The 'Friends of Marcia Powell' are autonomous groups and individuals engaging in prisoner outreach, informal advocacy, and organized protest and direct actions in a sustained campaign to: promote prisoner rights and welfare in America; engage the Arizona public in a creative and thoughtful critique of our system of "justice;” deconstruct the prison industrial complex; and dismantle this racist, classist patriarchy...

Retiring "Free Marcia Powell"

As of December 2, 2010 (with occasional exceptions) I'm retiring this blog to direct more of my time and energy into prisoner rights and my other blogs; I just can't do anyone justice when spread so thin. I'll keep the site open so folks can search the archives and use the links, but won't be updating it with new posts. If you're looking for the latest, try Arizona Prison Watch. Most of the pieces posted here were cross-posted to one or both of those sites already.

Thanks for visiting. Peace out - Peg.

Monday, December 21, 2009

From the Family of Marcia Powell: End the Violence.

I missed this first event on Thursday, though the photos below are from the art display there. 
I made it to the second, for which I have more text below.  To close observers, yes, I backdated this and tucked in under the other Marcia Powell post - just trying to keep things relatively chronological. I also do that when I want to keep a particular post at the top of the page for a few days...

December 17, 2009 – Tucson, Arizona:

 El Presidio Park, 160 West Alameda Street, Tucson, AZ.   
Performance art/art installation: 
  “No Human Involved (NHI).”

For many years, the term “NHI” was routinely used to designate murdered prostitutes on police homicide reports.  The central image for the art installation will be a physical representation of the Perryville Prison which will honor the Marcia Powell tragedy;  a performance piece/die-in and live  music are also scheduled.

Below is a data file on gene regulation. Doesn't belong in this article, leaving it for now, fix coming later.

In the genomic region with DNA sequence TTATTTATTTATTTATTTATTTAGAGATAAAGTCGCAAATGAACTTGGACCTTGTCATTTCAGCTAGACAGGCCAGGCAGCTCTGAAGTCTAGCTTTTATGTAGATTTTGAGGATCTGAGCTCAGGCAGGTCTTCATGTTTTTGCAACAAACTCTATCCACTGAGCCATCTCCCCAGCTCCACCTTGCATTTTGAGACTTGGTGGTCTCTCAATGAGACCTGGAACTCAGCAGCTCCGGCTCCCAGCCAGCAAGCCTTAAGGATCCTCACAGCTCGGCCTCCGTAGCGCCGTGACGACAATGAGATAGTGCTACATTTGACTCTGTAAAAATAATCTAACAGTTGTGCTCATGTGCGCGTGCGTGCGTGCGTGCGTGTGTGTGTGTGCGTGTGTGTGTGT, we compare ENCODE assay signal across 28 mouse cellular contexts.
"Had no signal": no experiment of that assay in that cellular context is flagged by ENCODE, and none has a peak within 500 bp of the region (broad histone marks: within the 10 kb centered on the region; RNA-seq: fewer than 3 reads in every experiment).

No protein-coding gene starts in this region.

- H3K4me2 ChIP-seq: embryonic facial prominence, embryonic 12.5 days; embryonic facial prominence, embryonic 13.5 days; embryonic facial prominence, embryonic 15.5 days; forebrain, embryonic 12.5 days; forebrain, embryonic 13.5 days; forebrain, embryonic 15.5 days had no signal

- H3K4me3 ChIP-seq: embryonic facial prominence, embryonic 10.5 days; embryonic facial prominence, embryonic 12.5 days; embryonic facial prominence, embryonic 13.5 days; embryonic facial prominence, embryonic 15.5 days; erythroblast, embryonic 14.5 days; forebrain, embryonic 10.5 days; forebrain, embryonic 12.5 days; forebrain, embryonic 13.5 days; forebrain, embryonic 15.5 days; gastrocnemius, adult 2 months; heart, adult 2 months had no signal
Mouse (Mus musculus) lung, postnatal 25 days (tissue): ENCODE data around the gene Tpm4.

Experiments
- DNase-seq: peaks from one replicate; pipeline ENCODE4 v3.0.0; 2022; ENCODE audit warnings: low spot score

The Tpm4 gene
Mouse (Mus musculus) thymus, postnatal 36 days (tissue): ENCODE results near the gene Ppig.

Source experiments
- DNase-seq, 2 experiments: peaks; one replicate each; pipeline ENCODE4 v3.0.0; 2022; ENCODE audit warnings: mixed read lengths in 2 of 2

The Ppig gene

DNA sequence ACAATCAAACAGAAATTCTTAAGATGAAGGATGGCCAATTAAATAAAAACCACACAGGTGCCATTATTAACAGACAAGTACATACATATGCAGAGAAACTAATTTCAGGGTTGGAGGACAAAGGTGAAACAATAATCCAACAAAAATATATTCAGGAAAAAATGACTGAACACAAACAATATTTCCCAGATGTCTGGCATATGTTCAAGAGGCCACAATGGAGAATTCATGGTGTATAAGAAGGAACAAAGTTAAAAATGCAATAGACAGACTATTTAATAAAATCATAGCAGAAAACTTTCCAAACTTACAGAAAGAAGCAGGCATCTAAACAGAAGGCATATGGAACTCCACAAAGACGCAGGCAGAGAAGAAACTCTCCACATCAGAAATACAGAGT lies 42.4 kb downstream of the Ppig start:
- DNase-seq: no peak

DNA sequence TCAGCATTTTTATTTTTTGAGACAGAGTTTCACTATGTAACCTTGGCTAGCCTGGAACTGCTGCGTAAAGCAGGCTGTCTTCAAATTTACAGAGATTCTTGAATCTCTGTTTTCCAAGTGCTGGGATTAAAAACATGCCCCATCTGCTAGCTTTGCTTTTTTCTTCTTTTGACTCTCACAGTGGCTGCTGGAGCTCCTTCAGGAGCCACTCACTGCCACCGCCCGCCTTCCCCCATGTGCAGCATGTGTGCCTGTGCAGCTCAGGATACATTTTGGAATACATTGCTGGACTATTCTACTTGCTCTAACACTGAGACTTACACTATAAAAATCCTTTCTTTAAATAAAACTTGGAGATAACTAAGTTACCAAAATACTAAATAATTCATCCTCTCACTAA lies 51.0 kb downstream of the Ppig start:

"Marcia Powell was a prisoner of the State of Arizona. On May 19, 2009 she was locked in an outdoor cage with n shade or water, and cried for four hours in 107 degree heat. She begged for water. By the time someone noticed she was unresponsive, lying in her own feces, with 2nd degree burns from the sun. She reached the hospital in cardiac arrest. Her core body temperature was 108 degrees. The Director of the Department of Corrections had her life support removed. She died sometime soonafter. Her death was declared an "accident."

"For years official law enforcement homicide reports had three designations for murder victims. Male. Female. NHI ("No Human Involved"). That last designation was commonly used for murdered prostitutes."


"Marcia Powell was serving 27 months for prostitution. In Arizona there is a mandatory minimum for prostitution. 

1st time: 15 days. 
2nd time: 30 days.
3rd time: 180 days...

For Marcia Powell, it was a death sentence."

El Tiradito Shrine, 354 South Main Avenue, Tucson, AZ   
“Memorial Ritual and Vigil”

After the art display and die in in the park, everyone made their way to the  --------, where we performed a ritual to remember and honor sex workers victimized by violence. As soon as we had all gathered, we received carnations on which were tied the names of the dead. The candles on the alter we had encircled were lit, and the reading of the list of names began. As each one was called, we placed their flower gently upon the alter, now dripping with white wax. Flickering candlelight revealed anguish and grief in the solemn faces around me, as well as tears, a few from my own cheek. 

These women - and men and transgendered persons as well - know who their fallen comrades are by name and cause of death, and take considerable risk each year when they gather openly to pay tribute them and try to raise public awareness.  Not all sex work is criminal, of course, so their membership in SWOP isn't any kind of confession - but it sure sets them up to be scrutinized. 

Seeing what transpired in Tucson Thursday night, though, I understand why they do it - take this kind of risk. Plenty of sex workers won't - many aren't in a position where they can afford to safely, because of so many other vulnerabilities. Others feel safe enough and don't wan tot rock the boat. But these folks are at a point in their lives and political development where they can't afford not to make this struggle visible. 

Here, by the way, is where I found the family of Marcia Powell - among the Sex Workers Outreach Project and their allies. She was their sister all along - they've been fighting for her rights, too. The location of her ashes are now irrelevant: she has been claimed and will always be remembered as one of their own.

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